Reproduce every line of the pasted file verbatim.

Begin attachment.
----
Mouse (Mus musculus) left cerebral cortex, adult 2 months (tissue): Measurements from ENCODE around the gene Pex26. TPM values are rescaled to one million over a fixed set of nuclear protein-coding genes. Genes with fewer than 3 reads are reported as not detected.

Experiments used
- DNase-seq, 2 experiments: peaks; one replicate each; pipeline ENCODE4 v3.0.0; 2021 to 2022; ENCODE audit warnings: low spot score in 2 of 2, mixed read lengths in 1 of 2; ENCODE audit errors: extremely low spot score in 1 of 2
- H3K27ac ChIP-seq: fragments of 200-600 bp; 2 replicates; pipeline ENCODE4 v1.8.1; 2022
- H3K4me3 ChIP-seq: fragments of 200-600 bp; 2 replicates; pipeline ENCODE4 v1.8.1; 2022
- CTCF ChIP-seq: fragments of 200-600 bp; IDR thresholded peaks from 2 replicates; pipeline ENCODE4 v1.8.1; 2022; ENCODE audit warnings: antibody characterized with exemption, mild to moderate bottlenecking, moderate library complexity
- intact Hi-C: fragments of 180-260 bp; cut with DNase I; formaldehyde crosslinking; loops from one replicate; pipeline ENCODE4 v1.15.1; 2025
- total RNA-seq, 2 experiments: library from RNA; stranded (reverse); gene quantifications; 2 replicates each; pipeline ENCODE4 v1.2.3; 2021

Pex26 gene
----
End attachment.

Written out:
Mouse (Mus musculus) left cerebral cortex, adult 2 months (tissue): Measurements from ENCODE around the gene Pex26. TPM values are rescaled to one million over a fixed set of nuclear protein-coding genes. Genes with fewer than 3 reads are reported as not detected.

Experiments used
- DNase-seq, 2 experiments: peaks; one replicate each; pipeline ENCODE4 v3.0.0; 2021 to 2022; ENCODE audit warnings: low spot score in 2 of 2, mixed read lengths in 1 of 2; ENCODE audit errors: extremely low spot score in 1 of 2
- H3K27ac ChIP-seq: fragments of 200-600 bp; 2 replicates; pipeline ENCODE4 v1.8.1; 2022
- H3K4me3 ChIP-seq: fragments of 200-600 bp; 2 replicates; pipeline ENCODE4 v1.8.1; 2022
- CTCF ChIP-seq: fragments of 200-600 bp; IDR thresholded peaks from 2 replicates; pipeline ENCODE4 v1.8.1; 2022; ENCODE audit warnings: antibody characterized with exemption, mild to moderate bottlenecking, moderate library complexity
- intact Hi-C: fragments of 180-260 bp; cut with DNase I; formaldehyde crosslinking; loops from one replicate; pipeline ENCODE4 v1.15.1; 2025
- total RNA-seq, 2 experiments: library from RNA; stranded (reverse); gene quantifications; 2 replicates each; pipeline ENCODE4 v1.2.3; 2021

Pex26 gene